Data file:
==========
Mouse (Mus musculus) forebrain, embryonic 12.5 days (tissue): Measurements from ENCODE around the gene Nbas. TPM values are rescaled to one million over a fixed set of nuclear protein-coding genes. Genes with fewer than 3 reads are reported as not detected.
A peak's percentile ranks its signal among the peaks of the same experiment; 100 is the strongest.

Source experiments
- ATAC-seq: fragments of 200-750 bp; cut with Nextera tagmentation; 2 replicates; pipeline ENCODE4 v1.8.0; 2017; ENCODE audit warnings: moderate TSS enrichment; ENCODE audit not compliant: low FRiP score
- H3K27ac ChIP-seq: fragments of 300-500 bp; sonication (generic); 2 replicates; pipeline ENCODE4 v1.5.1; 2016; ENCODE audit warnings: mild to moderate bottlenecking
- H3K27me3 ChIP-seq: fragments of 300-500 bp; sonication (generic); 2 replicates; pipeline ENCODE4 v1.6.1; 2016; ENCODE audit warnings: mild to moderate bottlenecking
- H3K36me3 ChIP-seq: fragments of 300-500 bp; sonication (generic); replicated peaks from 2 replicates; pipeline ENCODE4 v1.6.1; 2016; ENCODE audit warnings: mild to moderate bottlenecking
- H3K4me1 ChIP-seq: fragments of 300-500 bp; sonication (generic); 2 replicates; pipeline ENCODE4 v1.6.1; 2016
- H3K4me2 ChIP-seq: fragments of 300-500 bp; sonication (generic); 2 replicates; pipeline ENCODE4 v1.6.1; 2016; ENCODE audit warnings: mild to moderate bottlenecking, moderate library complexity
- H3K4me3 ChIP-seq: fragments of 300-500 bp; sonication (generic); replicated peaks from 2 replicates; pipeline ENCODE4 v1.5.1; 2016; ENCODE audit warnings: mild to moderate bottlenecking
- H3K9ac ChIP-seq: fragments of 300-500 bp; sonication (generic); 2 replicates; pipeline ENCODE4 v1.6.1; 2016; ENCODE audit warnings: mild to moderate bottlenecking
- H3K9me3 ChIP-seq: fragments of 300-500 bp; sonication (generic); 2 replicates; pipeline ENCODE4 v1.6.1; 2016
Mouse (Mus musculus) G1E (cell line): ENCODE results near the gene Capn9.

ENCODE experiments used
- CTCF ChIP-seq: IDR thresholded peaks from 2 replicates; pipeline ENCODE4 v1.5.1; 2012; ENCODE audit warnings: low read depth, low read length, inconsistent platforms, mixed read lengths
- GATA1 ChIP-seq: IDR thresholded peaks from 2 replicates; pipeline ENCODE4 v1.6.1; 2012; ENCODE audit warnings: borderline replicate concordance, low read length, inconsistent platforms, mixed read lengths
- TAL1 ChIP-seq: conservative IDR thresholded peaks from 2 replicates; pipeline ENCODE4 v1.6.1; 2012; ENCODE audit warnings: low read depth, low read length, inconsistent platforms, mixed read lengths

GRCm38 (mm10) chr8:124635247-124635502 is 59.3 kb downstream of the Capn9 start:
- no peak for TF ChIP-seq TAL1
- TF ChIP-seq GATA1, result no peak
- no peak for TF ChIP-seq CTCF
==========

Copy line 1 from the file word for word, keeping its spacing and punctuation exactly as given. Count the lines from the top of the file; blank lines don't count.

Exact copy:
Mouse (Mus musculus) forebrain, embryonic 12.5 days (tissue): Measurements from ENCODE around the gene Nbas. TPM values are rescaled to one million over a fixed set of nuclear protein-coding genes. Genes with fewer than 3 reads are reported as not detected.